Elections 2018: Putting food at the forefront | Pesticide Action Network
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Elections 2018: Putting food at the forefront

Beth Spitler's picture
Forum event food

Food doesn’t often play a central role in electoral politics, but in California’s Assembly District 15, a recent candidate forum entitled “Food in the 15th” put food and farming issues at the forefront of a hotly contested race for state Assembly. 200 people attended the forum to hear from Buffy Wicks and Jovanka Beckles, both Democrats, on issues ranging from food access to agriculture’s impact on the environment.

Candidates engage on food policy

The forum was moderated by Nina Ichikawa of the Berkeley Food Institute, who began the conversation by asking the candidates how they would fight hunger and support programs like CalFresh (California’s version of SNAP). Other questions touched on important food system issues including labor, the environment, and soda taxes. The candidates acknowledged the huge role that the state plays in producing the nation’s food and the importance of a healthy regional food system in their urban district.

Wicks called for more small farmers to be “front and center in all of our policy decisions that impact farmers” and said she would support implementation of the Farmer Equity Act of 2017, as well as expansion of farmer technical assistance, the California Nutrition Incentive Program, and access to capital. Beckles also promised to heed the recommendations of farmers of color in the Farmer Equity Act and said she would support “land trusts to empower our small farmers because public land should belong to the people.”

A multi-sector collaboration

The forum was the first of its kind for the district and was made possible by a diverse multi-sector collaboration. The event’s hosts — the California Food and Farming Network, Alameda County Community Food Bank, the Center for Food, Faith and Justice, the Ecology Center, Oakland Food Policy Council, and Urban Tilth — as well as the 16 supporting organizations, PAN included, recognized the importance of uniting their efforts, acknowledging that the food system impacts every District 15 resident, but currently receives too little attention in the state’s Legislature. In accordance with the California Food and Farming Network’s broader efforts to increase knowledge about and accountability to the interests striving to improve the food and farming system, Food in the 15th was an opportunity to have the District’s future Assemblymember engage with important and specific food and farming issues often overlooked in state politics.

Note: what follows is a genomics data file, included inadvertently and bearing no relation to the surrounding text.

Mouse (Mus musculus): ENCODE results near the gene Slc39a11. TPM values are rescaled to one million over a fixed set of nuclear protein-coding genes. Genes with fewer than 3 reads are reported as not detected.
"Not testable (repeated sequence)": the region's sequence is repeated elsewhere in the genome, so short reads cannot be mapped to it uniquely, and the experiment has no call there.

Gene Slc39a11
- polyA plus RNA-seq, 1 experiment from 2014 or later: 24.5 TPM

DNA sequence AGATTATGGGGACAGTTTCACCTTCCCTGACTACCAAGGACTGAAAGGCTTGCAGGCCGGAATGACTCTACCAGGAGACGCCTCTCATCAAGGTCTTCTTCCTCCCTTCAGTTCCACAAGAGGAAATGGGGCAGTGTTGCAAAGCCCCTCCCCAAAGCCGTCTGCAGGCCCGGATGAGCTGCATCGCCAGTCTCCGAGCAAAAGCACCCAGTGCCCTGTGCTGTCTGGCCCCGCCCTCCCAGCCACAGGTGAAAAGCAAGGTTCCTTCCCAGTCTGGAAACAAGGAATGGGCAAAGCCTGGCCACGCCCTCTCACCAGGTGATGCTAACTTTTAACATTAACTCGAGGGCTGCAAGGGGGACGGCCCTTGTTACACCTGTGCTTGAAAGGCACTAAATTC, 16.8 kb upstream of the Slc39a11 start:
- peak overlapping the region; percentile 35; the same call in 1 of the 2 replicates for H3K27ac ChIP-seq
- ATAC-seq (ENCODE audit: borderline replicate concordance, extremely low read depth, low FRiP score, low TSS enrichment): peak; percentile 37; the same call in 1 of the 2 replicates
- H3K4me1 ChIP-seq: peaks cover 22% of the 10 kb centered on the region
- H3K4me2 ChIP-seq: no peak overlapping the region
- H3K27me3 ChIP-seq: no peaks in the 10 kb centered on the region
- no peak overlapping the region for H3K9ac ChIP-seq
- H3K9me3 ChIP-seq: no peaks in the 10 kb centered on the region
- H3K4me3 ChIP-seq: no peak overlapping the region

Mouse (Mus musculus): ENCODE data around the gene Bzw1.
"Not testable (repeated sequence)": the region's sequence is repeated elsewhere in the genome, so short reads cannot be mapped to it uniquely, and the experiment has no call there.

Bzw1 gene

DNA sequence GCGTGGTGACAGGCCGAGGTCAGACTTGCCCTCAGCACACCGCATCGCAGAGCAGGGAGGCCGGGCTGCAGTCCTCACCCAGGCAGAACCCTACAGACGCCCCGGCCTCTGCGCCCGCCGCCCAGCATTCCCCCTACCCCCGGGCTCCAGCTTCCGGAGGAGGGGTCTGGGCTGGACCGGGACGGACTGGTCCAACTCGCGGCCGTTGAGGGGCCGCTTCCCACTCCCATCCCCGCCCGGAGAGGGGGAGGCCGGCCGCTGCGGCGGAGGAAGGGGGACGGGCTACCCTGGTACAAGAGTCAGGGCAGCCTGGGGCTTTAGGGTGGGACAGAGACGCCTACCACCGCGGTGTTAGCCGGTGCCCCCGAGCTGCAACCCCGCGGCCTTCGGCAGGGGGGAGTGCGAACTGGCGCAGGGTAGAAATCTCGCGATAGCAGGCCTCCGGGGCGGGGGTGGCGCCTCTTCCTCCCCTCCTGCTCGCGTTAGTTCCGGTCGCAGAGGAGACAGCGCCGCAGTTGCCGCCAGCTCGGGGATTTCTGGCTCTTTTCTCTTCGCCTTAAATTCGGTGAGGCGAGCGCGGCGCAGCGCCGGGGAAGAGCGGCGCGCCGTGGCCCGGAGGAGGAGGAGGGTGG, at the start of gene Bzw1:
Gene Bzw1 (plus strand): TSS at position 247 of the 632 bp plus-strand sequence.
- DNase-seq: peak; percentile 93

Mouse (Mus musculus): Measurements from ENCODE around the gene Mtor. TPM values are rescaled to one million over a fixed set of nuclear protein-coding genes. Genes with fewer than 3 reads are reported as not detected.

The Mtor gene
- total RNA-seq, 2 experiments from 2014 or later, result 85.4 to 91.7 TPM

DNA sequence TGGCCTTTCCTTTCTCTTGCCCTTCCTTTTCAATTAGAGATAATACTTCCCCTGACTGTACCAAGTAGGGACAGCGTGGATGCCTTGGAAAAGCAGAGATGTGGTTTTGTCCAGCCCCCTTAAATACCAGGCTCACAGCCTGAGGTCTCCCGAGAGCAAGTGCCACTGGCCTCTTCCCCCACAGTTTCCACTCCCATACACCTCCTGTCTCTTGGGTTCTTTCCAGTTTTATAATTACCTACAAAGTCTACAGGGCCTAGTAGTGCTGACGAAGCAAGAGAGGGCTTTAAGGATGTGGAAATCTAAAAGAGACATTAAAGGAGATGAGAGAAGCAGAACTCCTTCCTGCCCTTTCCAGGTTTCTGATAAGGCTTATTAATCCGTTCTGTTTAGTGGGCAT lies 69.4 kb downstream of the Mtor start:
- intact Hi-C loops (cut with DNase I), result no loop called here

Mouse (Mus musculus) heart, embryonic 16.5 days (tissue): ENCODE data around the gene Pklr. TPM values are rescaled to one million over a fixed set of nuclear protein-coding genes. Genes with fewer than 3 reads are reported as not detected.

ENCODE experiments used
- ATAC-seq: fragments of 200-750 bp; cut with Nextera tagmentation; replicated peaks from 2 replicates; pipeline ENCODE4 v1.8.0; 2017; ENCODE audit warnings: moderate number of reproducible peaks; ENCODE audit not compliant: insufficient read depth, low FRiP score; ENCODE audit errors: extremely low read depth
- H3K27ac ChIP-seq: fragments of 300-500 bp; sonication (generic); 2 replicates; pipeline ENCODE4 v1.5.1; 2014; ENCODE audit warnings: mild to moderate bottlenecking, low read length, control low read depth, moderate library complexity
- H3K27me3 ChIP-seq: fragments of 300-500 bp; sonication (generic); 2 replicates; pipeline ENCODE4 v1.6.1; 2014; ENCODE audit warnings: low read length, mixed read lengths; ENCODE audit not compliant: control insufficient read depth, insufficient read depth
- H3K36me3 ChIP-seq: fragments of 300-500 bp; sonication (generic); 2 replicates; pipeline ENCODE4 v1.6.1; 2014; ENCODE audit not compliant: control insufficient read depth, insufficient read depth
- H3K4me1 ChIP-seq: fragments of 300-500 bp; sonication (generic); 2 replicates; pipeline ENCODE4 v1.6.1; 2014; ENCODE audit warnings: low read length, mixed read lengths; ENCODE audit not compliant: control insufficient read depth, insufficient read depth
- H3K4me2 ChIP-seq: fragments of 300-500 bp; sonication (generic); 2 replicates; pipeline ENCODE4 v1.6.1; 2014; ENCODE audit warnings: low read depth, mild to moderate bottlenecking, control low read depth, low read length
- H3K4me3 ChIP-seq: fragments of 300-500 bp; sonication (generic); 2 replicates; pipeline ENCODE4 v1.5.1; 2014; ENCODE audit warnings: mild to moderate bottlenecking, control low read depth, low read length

As Doria Robinson, Executive Director of Urban Tilth, said while welcoming the crowd to her hometown of Richmond, “So often, people take food for granted, but it plays into so many crises we’re facing every day, such as workers’ rights and climate change.” PAN is proud to be part of a broad coalition working to make food matter in the 2018 elections and hopes that whether Beckles or Wicks wins the Assembly seat, we’ll have a food and farming champion in Sacramento.

A recording of Food in the 15th can be found here.

Beth Spitler
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Beth Spitler
Beth Spitler is an Organizing & Policy Consultant with PAN, working on projects related to the California Food and Farm Network’s engagement with legislators and local food policy councils. She believes in public policy’s role in creating a food system that serves everyone, from food-insecure urban residents to rural farmworkers, and the land itself.